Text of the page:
I think there’s something to be said for ignorance. Then again, my experience might not be typical–chemistry at my undergrad institution was split 50-50, and I experienced very little direct sexism. My research advisor in particular seems to work really well with women (perhaps this has something to do with the fact that his wife is a women’s studies prof?). I’m also very dense, not terribly girlie and not really conscious of gender most of the time.
There will probably be a more pronounced gender imbalance when I start grad school, but I guess I’d rather not be aware of any discrimination I’m facing. It would be a huge distraction from my science, and I’d probably end up embittered and much less likely to speak my mind.

Ben October 8, 2008 at 2:21 am

Well, thinking back on all the women I knew in grad school, I’d have to say the #1 reason they aren’t working in science is babies. It seems to me that the career killer is getting pregnant at some point in grad school or right after. If they wait until they’re a little established, it works a lot better. If you want to be a professor, regardless of gender, it’s exceedingly difficult unless you jump through the hoops in the proper sequence. 4 years UG, 4 to PhD, couple years post-doc, and then tenure track. Take a couple years off for kids or working or Peace Corps etc. and you’re not really perceived as being the academic type (and you don’t get the pubs you need). Having kids in grad school also seems to intensify the “why am I wasting my life doing this crap?” crisis that PhD students tend to go through.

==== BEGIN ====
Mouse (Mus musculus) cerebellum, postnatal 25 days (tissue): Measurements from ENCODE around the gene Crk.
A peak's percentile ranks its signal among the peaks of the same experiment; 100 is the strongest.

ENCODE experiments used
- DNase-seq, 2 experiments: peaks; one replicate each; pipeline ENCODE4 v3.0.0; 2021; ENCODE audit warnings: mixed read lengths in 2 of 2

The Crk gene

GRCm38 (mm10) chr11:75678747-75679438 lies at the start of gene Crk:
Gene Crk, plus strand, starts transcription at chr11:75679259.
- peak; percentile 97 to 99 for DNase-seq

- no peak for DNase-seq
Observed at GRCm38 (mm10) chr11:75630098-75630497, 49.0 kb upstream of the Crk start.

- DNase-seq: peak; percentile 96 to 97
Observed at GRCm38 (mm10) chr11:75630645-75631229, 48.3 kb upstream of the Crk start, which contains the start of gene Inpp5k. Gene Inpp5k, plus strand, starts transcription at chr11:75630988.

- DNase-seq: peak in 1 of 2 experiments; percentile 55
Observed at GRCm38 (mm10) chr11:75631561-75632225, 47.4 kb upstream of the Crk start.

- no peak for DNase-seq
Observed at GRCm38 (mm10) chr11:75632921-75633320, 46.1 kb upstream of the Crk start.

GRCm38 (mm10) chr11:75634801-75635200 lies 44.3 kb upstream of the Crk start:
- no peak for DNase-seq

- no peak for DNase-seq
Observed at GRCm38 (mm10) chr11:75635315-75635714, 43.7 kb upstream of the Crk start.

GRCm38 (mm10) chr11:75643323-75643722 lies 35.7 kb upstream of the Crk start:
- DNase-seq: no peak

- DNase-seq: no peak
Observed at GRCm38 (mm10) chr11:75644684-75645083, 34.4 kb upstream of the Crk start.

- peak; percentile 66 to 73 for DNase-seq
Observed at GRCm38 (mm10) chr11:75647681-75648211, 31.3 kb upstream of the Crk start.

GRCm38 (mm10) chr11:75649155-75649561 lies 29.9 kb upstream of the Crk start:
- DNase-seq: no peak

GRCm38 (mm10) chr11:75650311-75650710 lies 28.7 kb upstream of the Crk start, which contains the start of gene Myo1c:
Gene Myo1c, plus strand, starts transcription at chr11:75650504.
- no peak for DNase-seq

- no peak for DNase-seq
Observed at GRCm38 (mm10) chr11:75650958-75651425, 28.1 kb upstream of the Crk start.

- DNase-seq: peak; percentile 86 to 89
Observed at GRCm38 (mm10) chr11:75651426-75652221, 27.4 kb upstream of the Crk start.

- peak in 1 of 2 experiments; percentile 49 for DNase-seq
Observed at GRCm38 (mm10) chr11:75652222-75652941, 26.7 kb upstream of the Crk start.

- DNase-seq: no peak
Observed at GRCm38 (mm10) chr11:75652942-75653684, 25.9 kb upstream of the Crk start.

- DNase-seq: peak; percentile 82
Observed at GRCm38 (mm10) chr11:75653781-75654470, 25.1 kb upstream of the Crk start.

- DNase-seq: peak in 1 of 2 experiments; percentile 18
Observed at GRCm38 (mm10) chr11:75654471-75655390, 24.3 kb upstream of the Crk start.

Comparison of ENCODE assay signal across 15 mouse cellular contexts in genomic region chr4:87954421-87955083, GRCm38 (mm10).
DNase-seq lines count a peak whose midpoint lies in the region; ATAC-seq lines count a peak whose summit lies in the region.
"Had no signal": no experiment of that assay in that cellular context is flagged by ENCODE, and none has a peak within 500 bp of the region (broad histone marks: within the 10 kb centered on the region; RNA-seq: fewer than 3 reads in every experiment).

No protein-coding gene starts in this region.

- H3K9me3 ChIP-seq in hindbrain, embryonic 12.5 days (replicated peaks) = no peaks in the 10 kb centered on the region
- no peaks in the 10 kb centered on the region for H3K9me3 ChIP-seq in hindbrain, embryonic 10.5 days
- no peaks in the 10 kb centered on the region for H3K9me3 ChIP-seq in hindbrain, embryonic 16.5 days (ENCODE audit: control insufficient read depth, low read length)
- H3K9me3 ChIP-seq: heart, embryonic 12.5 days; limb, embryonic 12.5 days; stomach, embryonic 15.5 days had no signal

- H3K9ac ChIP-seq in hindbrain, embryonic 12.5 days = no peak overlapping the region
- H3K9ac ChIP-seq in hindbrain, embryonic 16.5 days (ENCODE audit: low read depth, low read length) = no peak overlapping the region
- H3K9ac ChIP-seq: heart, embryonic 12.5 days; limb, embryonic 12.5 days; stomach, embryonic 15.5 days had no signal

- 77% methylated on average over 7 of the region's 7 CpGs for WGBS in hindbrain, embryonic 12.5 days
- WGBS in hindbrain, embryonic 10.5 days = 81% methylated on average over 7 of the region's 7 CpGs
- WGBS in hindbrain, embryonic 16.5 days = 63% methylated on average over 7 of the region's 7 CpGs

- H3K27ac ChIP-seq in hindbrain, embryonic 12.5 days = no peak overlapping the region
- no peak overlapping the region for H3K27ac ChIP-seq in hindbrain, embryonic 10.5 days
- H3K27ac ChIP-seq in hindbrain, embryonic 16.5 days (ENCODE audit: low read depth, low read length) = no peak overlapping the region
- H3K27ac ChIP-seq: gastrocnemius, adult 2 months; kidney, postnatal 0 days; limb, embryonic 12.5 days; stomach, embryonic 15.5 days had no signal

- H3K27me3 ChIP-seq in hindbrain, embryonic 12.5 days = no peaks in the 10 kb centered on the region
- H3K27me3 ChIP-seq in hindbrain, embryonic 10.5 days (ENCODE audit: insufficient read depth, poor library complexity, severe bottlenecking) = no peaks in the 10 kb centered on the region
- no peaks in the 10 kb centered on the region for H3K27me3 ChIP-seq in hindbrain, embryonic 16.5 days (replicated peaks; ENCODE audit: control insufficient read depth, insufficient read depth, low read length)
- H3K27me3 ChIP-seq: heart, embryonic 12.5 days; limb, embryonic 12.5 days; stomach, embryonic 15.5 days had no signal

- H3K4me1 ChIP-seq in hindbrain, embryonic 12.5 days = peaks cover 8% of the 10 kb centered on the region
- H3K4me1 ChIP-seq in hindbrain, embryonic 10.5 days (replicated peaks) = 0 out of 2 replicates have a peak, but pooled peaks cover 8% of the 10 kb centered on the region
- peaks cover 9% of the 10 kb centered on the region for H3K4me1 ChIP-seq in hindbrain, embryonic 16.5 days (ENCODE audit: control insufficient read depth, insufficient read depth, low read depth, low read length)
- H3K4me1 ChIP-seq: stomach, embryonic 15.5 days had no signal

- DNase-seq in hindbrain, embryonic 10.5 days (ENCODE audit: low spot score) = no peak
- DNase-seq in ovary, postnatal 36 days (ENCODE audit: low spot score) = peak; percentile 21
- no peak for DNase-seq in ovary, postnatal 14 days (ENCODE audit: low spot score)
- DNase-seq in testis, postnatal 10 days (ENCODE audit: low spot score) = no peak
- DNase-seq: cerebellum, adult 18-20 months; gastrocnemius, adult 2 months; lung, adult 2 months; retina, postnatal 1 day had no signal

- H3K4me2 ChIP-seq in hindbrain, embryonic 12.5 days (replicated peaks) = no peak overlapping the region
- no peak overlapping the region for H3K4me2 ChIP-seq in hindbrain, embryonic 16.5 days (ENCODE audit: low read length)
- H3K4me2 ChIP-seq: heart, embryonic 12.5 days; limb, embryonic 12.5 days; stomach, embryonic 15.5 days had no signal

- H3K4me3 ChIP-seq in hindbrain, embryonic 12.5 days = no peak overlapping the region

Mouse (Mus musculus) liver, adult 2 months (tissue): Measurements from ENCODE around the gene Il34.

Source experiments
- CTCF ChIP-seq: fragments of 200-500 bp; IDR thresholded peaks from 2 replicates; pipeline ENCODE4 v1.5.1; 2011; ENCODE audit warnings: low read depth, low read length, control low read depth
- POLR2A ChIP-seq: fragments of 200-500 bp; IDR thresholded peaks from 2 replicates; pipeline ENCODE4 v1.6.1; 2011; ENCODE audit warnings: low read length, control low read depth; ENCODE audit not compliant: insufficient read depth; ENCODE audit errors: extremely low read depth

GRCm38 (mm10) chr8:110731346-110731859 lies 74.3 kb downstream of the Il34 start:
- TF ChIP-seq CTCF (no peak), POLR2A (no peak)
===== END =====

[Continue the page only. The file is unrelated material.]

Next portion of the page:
sciencegeekgirl October 8, 2008 at 8:17 am

I’ve observed that as well. Handelsman’s response to this type of observation is that there are systemic barriers which make it more difficult for women to be parents and academics. She talked about the addition of a nursing room in one department that allowed women to pump their milk in privacy, and how important this was for at least some women in being able to remain in academia. Many people don’t realize how important this simple biological difference between men and women is.

After all, many men have children in that same region of time that you mention. Why does it not impact their academic careers to the same degree?

Ben October 15, 2008 at 1:56 am

It’s partly the disparity in the traditional division of labor child care, and I think it’s also the age at first birth disparity. Men tend to have their first children a couple years later on average. If you look at the whole distribution of age at first birth though, it’s radically different with sex, and I think that has a big influence on career trajectories in the aggregate.